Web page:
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深蓝g318上市售价17.59万元起 | 8k8 com register login | Updated: 2024-06-26 00:16:58

Huawei's logo. [Photo/VCG]

Chinese enterprises are attracting college talent from Kenya and other African countries in technology and other career paths, as hundreds of college students flocked to a career fair that kicked off on Wednesday in Kenya's capital Nairobi.

The job fair, which lasts until Friday, held at the University of Nairobi, attracted 54 recruiters from Kenya and various other countries, and international organizations based in Kenya. About half of the employers are Chinese companies, according to the Confucius Institute at the university.

Wang Shangxue, director of the institute, said the recruitment exercise not only enables Chinese companies to select the best Kenyan students, but also guides the students in selecting the best path to their desired careers.

Samuel Amukowa, a high school student at Reverend Muhoro Secondary School for the Deaf, was hoping to pursue a career as a sign language interpreter. However, after visiting the Huawei Kenya stand at the career fair, he was able to explore different avenues to reach his aspirations.

"I have always wanted to work in a field where I can help people with a disability. As I pursued my studies, I always thought that the only way to work in the field involving the deaf was through sign language interpretation," Amukowa said, adding that he was attracted to the Huawei stand because of the advanced technology that the company excels in.

High-tech areas

"However, the officials at the Huawei stand have shown me different areas in information technology where I can apply my skills, like developing artificial intelligence tools to help with interpretation."

Though Amukowa is just a high school student, he said he has decided to work toward a career in technology when he gets to college with the information he received at the fair. He was among the many students who were attracted to the booths of Chinese companies during the opening ceremony of the fair on Wednesday, most of whom said it has given them an opportunity to broaden their knowledge of their prospective careers and make connections to possible employers.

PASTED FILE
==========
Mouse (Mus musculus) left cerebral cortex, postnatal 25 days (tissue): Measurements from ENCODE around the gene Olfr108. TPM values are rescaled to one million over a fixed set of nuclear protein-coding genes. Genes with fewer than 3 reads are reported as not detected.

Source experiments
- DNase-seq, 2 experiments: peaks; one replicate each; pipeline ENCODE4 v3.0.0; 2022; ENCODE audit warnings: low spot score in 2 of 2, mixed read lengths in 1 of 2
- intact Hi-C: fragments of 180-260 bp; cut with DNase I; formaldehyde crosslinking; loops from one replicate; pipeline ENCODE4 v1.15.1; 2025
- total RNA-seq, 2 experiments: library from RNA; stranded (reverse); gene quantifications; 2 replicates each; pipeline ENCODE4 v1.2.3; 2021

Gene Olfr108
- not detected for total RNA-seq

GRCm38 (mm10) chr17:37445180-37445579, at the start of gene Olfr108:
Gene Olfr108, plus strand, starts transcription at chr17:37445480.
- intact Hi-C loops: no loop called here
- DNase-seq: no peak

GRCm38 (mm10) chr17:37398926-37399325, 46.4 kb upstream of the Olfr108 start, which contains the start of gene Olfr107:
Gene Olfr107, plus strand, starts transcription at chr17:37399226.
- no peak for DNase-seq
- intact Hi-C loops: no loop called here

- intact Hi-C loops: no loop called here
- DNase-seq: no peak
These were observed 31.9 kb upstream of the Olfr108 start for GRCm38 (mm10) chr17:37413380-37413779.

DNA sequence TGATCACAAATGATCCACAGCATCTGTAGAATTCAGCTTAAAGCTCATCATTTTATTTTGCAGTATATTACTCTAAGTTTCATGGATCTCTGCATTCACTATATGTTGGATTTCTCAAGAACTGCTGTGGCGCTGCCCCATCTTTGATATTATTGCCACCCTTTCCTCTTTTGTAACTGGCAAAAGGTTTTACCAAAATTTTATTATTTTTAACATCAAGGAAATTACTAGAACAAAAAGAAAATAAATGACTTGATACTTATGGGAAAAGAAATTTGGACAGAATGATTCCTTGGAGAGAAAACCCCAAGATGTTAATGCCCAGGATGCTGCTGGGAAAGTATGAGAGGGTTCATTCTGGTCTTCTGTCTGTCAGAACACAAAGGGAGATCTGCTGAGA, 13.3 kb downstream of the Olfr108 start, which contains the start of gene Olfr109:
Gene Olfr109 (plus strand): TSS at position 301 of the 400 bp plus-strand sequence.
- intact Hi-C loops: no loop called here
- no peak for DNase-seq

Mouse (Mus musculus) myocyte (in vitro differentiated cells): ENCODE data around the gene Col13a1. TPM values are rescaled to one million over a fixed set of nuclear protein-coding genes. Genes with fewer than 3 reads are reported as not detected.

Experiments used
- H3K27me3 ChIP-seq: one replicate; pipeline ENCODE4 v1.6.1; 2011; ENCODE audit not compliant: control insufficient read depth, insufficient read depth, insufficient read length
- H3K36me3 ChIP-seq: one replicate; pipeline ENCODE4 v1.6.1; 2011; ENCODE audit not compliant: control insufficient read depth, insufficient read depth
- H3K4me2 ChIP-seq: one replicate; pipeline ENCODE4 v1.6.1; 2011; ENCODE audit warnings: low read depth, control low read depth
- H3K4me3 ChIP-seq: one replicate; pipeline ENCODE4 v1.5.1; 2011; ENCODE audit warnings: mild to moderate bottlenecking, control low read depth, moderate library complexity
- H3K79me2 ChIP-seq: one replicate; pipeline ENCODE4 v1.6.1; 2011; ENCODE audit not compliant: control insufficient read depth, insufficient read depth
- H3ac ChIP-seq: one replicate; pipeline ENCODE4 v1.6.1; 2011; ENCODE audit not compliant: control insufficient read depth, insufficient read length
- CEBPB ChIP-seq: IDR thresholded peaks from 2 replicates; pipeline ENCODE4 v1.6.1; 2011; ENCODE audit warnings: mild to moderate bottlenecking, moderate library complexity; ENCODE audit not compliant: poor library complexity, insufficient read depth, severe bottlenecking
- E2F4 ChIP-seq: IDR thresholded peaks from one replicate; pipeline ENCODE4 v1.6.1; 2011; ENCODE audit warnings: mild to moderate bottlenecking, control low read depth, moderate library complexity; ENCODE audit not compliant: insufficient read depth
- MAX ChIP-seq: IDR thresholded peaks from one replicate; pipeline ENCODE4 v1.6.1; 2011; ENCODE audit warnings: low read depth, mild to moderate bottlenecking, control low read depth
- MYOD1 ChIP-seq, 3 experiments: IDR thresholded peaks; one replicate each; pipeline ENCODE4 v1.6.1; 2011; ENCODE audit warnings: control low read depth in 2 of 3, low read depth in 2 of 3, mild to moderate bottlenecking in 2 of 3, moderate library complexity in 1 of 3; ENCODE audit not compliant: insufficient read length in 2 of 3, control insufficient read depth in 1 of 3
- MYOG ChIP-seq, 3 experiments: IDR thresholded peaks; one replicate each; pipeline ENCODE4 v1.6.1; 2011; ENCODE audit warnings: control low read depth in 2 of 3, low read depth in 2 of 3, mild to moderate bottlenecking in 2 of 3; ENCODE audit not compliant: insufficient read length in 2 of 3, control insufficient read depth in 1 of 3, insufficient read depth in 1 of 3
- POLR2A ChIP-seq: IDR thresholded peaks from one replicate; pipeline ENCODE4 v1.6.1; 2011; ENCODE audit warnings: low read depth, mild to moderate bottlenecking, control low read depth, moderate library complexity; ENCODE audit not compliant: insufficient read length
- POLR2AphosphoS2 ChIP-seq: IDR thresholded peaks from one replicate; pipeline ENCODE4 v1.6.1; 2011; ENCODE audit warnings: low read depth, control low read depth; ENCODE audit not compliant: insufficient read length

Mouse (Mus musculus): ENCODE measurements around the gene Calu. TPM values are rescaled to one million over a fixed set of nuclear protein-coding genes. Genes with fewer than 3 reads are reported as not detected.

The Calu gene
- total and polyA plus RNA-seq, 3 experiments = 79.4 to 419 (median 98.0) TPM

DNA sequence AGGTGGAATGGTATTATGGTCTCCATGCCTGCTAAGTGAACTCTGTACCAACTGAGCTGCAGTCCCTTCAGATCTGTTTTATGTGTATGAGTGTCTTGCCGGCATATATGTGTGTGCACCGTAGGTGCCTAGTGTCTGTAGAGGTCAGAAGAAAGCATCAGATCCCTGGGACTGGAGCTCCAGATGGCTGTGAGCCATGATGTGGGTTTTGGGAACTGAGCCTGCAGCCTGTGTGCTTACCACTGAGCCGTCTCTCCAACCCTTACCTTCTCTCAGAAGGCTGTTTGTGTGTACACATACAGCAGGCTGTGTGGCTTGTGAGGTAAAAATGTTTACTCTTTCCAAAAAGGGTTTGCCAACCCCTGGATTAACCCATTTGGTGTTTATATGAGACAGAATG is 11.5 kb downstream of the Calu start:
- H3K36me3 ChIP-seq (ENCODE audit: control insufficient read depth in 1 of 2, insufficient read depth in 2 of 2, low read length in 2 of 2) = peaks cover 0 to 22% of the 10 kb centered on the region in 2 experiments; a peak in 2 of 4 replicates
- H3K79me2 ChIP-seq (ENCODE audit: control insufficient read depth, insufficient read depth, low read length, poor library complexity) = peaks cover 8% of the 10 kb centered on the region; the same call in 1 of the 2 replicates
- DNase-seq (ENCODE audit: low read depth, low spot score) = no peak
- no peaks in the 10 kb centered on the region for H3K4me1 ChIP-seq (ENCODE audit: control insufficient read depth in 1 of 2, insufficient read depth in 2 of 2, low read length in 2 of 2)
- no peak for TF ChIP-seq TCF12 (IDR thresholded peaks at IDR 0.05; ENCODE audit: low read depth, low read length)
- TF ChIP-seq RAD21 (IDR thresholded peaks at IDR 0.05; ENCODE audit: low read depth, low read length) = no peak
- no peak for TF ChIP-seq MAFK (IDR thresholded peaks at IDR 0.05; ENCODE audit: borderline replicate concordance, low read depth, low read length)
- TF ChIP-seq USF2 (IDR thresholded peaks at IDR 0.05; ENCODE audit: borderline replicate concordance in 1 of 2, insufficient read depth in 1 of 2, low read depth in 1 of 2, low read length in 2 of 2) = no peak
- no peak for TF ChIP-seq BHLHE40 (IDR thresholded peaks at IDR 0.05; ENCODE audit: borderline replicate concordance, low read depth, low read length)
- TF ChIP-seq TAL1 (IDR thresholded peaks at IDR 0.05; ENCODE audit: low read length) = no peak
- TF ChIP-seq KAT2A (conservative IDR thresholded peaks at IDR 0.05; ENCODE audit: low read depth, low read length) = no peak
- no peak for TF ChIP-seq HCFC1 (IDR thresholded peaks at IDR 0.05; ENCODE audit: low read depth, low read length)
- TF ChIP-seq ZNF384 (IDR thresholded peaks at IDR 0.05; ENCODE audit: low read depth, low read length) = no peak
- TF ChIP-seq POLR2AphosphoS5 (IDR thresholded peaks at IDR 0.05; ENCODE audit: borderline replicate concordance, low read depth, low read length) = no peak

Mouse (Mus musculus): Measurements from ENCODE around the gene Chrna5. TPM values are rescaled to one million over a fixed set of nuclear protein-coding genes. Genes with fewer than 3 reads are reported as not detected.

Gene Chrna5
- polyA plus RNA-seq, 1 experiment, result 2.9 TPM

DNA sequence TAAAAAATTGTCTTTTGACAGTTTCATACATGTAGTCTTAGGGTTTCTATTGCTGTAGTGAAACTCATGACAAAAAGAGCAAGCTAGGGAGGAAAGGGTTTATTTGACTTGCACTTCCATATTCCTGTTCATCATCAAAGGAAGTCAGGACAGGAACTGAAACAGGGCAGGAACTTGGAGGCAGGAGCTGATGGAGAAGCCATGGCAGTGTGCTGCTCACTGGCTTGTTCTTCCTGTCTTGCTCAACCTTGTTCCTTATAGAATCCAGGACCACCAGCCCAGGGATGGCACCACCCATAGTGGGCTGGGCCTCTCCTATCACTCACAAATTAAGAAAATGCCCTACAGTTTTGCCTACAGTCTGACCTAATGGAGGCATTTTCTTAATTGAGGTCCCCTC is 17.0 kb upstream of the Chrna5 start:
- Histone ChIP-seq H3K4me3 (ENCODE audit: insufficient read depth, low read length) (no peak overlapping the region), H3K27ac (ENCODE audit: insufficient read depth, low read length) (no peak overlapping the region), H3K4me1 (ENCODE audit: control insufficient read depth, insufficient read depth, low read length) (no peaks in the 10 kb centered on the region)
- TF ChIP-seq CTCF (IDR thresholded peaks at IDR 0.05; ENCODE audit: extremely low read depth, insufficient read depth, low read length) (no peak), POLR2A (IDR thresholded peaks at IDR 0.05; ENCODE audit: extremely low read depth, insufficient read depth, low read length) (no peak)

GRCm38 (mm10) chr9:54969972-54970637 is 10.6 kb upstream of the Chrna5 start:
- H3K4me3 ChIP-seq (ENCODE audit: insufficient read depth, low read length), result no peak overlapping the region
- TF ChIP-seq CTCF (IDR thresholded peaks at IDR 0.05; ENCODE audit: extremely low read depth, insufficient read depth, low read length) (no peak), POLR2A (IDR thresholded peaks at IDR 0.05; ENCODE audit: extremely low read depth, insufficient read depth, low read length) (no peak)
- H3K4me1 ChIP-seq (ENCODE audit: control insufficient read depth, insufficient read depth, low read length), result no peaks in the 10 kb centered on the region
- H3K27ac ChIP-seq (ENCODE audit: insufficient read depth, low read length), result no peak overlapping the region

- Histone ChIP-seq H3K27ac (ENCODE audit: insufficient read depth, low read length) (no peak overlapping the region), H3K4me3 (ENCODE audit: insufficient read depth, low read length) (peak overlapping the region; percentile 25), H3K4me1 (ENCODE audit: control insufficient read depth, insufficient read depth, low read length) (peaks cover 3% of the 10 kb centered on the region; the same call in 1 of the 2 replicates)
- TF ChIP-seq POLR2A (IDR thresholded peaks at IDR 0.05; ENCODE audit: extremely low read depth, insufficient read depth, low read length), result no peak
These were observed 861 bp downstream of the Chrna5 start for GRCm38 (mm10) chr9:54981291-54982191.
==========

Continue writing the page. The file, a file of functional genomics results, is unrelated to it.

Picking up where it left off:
Harriet Wanjiku, a recruiter from Kevla Motorcycle and Spare Parts Company, a Chinese enterprise in Kenya, said it is important to open channels of communication for students with regard to career guidance, mentorship and talent identification.

"I attended the career fair and talked to the recruiter at this company's stand. He advised me to get some training in marketing, though I had studied for a bachelor's degree in education. I left them my contact details and when they were recruiting this year, I was among their first picks," Wanjiku said.

The annual fair, which is hosted by the Confucius Institute at the University of Nairobi with the support of Chinese enterprises in Kenya, offers hundreds of job opportunities for Kenyan students who are able to connect and exchange contacts with possible employers.

Naomi Nyaboga, section head in the office of career services at the University of Nairobi, said Chinese enterprises have been instrumental in offering students an opportunity to explore new-age careers.

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